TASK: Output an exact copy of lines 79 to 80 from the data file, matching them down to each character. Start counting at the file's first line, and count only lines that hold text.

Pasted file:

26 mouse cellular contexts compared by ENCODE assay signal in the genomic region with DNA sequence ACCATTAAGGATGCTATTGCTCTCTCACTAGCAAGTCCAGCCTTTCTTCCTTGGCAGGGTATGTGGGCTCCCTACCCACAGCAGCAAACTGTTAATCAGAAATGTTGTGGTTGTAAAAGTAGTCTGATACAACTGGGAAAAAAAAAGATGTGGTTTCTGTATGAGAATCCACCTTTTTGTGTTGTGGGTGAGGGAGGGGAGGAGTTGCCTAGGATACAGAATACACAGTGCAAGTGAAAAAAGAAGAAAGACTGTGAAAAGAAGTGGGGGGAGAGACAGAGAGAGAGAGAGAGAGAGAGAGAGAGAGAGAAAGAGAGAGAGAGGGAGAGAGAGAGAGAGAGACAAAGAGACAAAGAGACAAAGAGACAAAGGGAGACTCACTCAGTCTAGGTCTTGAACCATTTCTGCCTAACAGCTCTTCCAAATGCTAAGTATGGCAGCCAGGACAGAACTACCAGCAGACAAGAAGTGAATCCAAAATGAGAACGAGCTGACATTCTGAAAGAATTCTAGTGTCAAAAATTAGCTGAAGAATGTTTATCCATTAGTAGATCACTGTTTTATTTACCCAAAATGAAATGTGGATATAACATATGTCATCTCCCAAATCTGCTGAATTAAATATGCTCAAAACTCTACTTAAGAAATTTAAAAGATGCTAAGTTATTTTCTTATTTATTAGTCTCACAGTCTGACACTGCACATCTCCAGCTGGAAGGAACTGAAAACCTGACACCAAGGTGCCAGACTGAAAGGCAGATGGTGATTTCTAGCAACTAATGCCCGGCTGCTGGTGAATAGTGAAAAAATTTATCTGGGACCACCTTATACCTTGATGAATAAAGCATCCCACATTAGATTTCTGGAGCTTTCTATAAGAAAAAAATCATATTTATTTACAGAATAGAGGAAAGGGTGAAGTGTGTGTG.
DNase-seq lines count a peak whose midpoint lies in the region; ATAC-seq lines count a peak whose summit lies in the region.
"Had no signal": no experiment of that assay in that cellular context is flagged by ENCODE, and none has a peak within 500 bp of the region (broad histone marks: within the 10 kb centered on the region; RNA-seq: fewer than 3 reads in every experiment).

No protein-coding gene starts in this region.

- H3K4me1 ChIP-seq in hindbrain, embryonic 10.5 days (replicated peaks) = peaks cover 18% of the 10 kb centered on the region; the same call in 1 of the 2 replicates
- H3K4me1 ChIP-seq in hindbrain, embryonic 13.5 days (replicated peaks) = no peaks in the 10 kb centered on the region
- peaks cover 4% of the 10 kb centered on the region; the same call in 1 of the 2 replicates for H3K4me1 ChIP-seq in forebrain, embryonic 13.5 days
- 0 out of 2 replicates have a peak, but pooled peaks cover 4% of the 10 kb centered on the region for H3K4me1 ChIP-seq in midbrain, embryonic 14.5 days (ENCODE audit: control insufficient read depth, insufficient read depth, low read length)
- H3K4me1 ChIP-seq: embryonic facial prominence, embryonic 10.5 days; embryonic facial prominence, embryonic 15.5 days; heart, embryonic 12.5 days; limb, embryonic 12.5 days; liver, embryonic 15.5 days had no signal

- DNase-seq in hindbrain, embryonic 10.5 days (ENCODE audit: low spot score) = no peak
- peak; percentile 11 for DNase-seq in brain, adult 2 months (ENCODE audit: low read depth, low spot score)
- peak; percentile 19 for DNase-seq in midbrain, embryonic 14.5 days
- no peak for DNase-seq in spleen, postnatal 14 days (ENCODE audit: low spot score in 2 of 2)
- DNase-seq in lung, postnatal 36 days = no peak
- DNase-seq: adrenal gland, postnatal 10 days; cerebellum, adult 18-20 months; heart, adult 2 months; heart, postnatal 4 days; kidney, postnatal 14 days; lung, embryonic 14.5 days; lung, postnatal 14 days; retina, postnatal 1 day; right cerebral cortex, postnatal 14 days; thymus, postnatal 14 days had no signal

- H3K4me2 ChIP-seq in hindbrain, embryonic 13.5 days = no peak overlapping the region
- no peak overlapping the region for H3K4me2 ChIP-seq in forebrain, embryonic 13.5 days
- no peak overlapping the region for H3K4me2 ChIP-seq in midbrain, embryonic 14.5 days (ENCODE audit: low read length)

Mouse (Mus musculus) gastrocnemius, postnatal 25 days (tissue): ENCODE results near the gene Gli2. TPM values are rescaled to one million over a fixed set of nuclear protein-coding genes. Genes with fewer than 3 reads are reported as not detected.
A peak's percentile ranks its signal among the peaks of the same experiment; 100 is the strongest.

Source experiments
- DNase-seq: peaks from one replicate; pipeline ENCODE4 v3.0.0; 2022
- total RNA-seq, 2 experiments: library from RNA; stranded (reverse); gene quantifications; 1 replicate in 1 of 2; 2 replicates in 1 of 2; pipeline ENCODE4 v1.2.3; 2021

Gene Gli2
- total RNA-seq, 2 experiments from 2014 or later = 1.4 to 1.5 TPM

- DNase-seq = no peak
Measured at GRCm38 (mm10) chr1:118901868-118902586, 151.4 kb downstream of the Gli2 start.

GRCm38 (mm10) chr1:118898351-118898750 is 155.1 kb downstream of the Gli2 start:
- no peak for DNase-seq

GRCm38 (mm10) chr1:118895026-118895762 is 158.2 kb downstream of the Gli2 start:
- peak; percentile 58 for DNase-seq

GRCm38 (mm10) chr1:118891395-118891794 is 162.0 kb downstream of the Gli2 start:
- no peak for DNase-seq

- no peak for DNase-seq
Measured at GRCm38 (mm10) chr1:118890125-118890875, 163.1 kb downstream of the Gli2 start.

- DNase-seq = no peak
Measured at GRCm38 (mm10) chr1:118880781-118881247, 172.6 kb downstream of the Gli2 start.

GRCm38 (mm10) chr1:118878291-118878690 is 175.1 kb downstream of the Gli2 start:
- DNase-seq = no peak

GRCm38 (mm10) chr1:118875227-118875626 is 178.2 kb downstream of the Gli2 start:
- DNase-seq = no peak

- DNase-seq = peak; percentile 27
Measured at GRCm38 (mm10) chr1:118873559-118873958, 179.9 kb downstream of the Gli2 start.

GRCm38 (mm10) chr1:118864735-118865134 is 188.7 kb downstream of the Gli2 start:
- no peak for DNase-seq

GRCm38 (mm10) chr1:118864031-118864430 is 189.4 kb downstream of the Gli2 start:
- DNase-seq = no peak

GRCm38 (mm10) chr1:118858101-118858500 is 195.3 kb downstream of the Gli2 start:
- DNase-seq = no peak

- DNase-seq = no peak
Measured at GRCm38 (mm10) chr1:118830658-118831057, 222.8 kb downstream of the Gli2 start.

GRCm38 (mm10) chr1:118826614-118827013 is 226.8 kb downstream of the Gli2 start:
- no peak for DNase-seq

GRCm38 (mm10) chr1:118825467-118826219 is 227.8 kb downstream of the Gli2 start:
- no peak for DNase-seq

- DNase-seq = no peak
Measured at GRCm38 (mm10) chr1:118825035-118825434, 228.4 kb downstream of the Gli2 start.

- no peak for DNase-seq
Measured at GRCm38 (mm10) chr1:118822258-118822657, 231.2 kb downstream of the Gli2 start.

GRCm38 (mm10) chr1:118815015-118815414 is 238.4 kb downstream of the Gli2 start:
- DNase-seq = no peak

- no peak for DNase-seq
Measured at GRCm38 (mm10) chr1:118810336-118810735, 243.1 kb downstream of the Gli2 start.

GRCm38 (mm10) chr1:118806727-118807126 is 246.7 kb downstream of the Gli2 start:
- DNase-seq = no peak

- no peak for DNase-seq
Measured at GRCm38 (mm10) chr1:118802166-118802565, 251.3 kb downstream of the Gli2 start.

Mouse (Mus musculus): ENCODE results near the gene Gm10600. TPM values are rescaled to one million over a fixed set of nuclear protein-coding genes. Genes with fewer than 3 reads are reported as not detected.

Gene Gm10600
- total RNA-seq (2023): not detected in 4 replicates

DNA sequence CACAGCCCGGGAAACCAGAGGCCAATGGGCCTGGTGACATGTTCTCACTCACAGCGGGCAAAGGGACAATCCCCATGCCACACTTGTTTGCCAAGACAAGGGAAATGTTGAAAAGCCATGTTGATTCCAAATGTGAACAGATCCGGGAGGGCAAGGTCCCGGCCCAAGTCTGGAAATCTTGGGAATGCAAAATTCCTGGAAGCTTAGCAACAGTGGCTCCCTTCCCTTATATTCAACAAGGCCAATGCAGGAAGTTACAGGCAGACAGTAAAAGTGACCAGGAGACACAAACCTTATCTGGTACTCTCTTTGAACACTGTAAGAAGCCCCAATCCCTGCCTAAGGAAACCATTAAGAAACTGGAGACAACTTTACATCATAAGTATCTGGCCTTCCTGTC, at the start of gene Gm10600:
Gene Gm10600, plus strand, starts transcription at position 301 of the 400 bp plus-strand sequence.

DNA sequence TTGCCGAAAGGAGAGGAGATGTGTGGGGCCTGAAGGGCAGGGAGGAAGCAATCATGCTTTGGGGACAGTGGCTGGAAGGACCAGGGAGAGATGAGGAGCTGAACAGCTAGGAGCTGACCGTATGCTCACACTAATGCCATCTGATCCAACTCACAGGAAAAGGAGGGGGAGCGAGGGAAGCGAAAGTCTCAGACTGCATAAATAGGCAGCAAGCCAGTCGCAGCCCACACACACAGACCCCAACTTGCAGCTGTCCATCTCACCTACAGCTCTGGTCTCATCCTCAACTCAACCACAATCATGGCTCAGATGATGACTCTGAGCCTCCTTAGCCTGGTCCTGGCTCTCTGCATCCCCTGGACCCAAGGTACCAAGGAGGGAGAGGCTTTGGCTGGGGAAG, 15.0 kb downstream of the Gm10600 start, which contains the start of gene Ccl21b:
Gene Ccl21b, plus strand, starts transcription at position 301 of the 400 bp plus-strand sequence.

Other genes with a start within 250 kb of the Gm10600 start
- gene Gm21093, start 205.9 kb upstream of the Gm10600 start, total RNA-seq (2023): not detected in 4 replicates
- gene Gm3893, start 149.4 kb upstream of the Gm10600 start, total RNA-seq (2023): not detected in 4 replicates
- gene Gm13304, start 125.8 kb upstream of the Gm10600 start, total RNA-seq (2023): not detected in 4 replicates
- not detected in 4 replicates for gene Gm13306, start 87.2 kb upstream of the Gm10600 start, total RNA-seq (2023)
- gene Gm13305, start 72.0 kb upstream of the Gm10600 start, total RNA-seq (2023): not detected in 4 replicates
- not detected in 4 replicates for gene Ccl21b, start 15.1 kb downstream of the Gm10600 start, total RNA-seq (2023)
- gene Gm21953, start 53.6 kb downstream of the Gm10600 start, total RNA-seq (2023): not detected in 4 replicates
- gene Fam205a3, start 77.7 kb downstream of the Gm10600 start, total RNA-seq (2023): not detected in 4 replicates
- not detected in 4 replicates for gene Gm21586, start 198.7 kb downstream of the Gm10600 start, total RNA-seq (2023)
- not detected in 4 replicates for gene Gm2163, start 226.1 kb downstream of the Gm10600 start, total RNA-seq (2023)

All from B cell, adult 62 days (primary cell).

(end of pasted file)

- not detected in 4 replicates for gene Gm13306, start 87.2 kb upstream of the Gm10600 start, total RNA-seq (2023)
- gene Gm13305, start 72.0 kb upstream of the Gm10600 start, total RNA-seq (2023): not detected in 4 replicates